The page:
A killer who murdered a woman by strangling her to death before his accomplice used her bank card to order a takeaway, has been jailed for life.

Allan Docherty, 34, sobbed in the dock as he was sentenced to serve at least 18 years behind bars for the murder of Karen Young at his flat in Port Glasgow.

The 47-year-old victim was also beaten over the head with a metal pole and a hammer after being accused of stealing drugs from the flat on Kelburn Terrace.

Docherty's co-accused Weir McKay, 44, was jailed for 14 years for the culpable homicide of Ms Young who was murdered on June 9, 2017.

Both men continued to deny killing her and Docherty claimed during the trial that he had been trying to save Ms Young's life.

McKay, who used Ms Young's bank card to try to buy a Chinese takeaway after the killing, shouted out from the dock as he was sentenced: "I got 14 years for not phoning an ambulance."

Judge Lady Stacey told Docherty: "By your actions a family has been left bereaved.

"You took hold of Karen Young's neck and put your hand in her mouth. You thought she had taken a packet of controlled drugs which you wanted back.

"You saw you have to live with this, but you do not accept you carried out a murder. You went to trial saying you tried to help her."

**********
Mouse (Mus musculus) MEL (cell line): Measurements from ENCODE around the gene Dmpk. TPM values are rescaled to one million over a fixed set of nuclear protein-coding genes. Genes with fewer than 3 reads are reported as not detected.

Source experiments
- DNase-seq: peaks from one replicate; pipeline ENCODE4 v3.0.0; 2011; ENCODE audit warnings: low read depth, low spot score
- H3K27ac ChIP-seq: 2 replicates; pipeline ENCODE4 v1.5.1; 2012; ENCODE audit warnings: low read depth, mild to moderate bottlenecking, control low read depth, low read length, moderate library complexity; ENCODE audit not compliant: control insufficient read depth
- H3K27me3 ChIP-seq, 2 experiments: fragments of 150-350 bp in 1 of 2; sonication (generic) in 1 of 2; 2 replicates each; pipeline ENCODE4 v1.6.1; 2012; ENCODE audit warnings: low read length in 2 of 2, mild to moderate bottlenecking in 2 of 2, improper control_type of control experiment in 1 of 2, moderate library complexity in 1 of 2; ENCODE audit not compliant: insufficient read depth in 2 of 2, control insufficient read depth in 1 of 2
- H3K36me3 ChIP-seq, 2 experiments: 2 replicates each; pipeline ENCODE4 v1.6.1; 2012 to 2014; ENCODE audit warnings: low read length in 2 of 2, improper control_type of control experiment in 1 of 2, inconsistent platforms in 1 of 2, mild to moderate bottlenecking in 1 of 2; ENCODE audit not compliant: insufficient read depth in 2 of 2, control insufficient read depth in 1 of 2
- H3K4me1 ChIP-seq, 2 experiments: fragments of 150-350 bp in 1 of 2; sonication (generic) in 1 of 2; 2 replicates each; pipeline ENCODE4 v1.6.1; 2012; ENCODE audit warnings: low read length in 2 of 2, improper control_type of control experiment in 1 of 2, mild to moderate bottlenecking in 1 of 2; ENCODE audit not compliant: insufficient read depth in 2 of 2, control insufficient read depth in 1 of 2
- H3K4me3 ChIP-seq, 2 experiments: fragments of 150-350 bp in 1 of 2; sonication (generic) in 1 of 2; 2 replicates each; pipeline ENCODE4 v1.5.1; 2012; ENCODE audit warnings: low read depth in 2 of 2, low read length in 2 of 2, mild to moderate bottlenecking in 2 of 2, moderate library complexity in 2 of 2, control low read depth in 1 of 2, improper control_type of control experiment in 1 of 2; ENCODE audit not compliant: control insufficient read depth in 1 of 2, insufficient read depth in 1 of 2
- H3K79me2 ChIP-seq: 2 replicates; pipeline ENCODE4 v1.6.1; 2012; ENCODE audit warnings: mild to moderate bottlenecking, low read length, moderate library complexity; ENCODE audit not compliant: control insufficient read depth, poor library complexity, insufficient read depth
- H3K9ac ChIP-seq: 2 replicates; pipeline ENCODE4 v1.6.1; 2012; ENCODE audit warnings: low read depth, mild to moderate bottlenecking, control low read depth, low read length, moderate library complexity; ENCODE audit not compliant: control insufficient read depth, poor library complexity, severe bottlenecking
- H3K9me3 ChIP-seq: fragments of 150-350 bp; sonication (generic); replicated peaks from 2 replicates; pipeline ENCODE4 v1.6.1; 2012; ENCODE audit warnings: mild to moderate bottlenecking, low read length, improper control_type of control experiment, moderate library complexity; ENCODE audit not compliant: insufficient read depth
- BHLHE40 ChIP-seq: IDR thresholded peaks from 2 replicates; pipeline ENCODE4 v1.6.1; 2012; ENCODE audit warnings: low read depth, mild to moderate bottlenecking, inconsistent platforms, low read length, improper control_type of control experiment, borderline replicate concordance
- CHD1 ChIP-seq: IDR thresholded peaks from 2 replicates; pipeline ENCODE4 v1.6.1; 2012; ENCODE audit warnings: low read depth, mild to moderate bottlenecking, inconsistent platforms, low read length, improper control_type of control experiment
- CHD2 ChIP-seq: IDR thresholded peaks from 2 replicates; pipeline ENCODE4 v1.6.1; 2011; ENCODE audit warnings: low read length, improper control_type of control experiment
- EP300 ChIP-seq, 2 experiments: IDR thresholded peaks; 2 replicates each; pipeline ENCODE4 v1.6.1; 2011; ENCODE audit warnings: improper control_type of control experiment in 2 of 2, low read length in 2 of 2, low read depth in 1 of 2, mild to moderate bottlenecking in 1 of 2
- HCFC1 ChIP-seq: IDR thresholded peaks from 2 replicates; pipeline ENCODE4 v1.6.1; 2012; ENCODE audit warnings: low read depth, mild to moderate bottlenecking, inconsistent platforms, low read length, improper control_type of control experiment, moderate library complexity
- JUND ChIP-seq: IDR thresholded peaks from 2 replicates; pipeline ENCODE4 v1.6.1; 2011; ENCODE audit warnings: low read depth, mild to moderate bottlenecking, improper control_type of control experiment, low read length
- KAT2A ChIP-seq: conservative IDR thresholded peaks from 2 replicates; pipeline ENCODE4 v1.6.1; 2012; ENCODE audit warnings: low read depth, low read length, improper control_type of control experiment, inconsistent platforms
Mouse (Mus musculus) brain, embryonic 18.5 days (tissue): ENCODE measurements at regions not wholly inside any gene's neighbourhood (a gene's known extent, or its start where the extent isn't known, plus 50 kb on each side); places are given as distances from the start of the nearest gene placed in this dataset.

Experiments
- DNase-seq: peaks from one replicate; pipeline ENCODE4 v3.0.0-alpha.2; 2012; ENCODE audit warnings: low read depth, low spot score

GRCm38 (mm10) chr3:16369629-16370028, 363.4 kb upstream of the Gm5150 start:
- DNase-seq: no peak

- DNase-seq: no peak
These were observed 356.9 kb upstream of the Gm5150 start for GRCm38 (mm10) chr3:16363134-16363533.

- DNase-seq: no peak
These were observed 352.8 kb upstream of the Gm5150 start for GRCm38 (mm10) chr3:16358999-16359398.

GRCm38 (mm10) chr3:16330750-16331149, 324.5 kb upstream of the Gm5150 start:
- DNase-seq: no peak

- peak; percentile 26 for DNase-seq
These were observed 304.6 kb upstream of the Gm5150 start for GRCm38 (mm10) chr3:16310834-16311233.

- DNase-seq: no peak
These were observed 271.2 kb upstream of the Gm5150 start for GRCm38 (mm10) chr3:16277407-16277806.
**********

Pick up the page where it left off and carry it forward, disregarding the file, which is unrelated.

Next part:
Defence QC Brian McConnachie, representing McKay, said: "He has shown genuine remorse that he did not seek help by telephoning an ambulance.

"The jury must have convicted him of culpable homicide on an art and part basis as there was no evidence he hit Miss Young."

The judge told McKay: "You were involved in blunt force injuries to this woman and that contributed to her death. The jury found you responsible in a legal sense for her death.

Ms Young was strangled and hit on the head with a metal pole and hammer after being accused of stealing drugs from the flat.

The main cause of death was neck injuries and her larynx was fractured.

Jurors heard there had been a "delay" in dialling 999 by Docherty.

Prosecutor Lisa Gillespie told the trial: "That was the actions of a man with something to hide."

She said McKay had steered a housing officer away from the flat as Karen lay dying.

Miss Gillespie: "He was trying to conceal what was happening to Karen Young. He said his explanation for sending the housing officer away was panic."

It was claimed McKay went on to rummage through and steal Karen's bag. He was then said to have tried to use her bank card at local shops.

Miss Gillespie: "So panicked was he that he thought he had better cheer himself up with a Chinese takeaway."